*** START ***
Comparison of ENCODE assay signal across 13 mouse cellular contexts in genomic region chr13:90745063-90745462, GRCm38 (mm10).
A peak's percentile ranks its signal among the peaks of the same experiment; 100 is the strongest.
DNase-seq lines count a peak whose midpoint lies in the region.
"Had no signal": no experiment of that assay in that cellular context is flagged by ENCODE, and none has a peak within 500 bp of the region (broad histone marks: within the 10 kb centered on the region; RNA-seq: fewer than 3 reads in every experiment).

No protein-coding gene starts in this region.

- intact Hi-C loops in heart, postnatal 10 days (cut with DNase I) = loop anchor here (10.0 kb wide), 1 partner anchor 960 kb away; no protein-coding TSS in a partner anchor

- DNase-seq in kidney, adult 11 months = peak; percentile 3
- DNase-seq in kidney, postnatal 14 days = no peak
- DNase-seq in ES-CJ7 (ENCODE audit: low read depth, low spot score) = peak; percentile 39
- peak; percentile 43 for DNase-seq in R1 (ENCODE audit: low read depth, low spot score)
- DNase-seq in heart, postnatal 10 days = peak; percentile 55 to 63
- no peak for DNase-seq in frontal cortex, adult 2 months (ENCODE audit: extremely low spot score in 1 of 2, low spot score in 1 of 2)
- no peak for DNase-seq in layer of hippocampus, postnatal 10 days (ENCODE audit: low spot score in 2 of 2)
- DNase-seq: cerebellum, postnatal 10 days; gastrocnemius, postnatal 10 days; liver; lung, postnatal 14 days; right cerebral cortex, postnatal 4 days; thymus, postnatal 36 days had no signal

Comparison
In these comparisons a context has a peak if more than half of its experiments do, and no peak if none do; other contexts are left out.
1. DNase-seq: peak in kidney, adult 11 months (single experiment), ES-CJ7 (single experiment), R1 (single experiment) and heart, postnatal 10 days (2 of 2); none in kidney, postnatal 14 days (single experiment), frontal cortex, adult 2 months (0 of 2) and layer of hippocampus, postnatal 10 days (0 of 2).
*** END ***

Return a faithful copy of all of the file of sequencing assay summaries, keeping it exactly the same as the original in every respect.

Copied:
Comparison of ENCODE assay signal across 13 mouse cellular contexts in genomic region chr13:90745063-90745462, GRCm38 (mm10).
A peak's percentile ranks its signal among the peaks of the same experiment; 100 is the strongest.
DNase-seq lines count a peak whose midpoint lies in the region.
"Had no signal": no experiment of that assay in that cellular context is flagged by ENCODE, and none has a peak within 500 bp of the region (broad histone marks: within the 10 kb centered on the region; RNA-seq: fewer than 3 reads in every experiment).

No protein-coding gene starts in this region.

- intact Hi-C loops in heart, postnatal 10 days (cut with DNase I) = loop anchor here (10.0 kb wide), 1 partner anchor 960 kb away; no protein-coding TSS in a partner anchor

- DNase-seq in kidney, adult 11 months = peak; percentile 3
- DNase-seq in kidney, postnatal 14 days = no peak
- DNase-seq in ES-CJ7 (ENCODE audit: low read depth, low spot score) = peak; percentile 39
- peak; percentile 43 for DNase-seq in R1 (ENCODE audit: low read depth, low spot score)
- DNase-seq in heart, postnatal 10 days = peak; percentile 55 to 63
- no peak for DNase-seq in frontal cortex, adult 2 months (ENCODE audit: extremely low spot score in 1 of 2, low spot score in 1 of 2)
- no peak for DNase-seq in layer of hippocampus, postnatal 10 days (ENCODE audit: low spot score in 2 of 2)
- DNase-seq: cerebellum, postnatal 10 days; gastrocnemius, postnatal 10 days; liver; lung, postnatal 14 days; right cerebral cortex, postnatal 4 days; thymus, postnatal 36 days had no signal

Comparison
In these comparisons a context has a peak if more than half of its experiments do, and no peak if none do; other contexts are left out.
1. DNase-seq: peak in kidney, adult 11 months (single experiment), ES-CJ7 (single experiment), R1 (single experiment) and heart, postnatal 10 days (2 of 2); none in kidney, postnatal 14 days (single experiment), frontal cortex, adult 2 months (0 of 2) and layer of hippocampus, postnatal 10 days (0 of 2).